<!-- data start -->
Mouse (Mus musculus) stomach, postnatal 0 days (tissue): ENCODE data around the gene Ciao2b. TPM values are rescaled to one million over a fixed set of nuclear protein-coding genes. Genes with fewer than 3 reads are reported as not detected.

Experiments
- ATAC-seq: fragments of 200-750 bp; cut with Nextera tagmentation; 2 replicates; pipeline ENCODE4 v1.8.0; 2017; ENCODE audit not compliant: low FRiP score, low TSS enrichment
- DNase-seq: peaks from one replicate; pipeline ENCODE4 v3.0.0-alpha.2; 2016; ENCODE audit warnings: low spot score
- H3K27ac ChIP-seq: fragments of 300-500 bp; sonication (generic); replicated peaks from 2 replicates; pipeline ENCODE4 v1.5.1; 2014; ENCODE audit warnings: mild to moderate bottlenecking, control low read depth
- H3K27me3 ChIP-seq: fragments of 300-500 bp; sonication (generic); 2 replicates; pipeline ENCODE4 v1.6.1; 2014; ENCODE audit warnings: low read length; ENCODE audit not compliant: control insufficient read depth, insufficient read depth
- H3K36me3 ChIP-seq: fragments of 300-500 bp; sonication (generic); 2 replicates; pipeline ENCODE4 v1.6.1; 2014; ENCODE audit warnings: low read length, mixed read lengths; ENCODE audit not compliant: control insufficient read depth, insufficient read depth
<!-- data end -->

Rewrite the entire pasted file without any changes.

Mouse (Mus musculus) stomach, postnatal 0 days (tissue): ENCODE data around the gene Ciao2b. TPM values are rescaled to one million over a fixed set of nuclear protein-coding genes. Genes with fewer than 3 reads are reported as not detected.

Experiments
- ATAC-seq: fragments of 200-750 bp; cut with Nextera tagmentation; 2 replicates; pipeline ENCODE4 v1.8.0; 2017; ENCODE audit not compliant: low FRiP score, low TSS enrichment
- DNase-seq: peaks from one replicate; pipeline ENCODE4 v3.0.0-alpha.2; 2016; ENCODE audit warnings: low spot score
- H3K27ac ChIP-seq: fragments of 300-500 bp; sonication (generic); replicated peaks from 2 replicates; pipeline ENCODE4 v1.5.1; 2014; ENCODE audit warnings: mild to moderate bottlenecking, control low read depth
- H3K27me3 ChIP-seq: fragments of 300-500 bp; sonication (generic); 2 replicates; pipeline ENCODE4 v1.6.1; 2014; ENCODE audit warnings: low read length; ENCODE audit not compliant: control insufficient read depth, insufficient read depth
- H3K36me3 ChIP-seq: fragments of 300-500 bp; sonication (generic); 2 replicates; pipeline ENCODE4 v1.6.1; 2014; ENCODE audit warnings: low read length, mixed read lengths; ENCODE audit not compliant: control insufficient read depth, insufficient read depth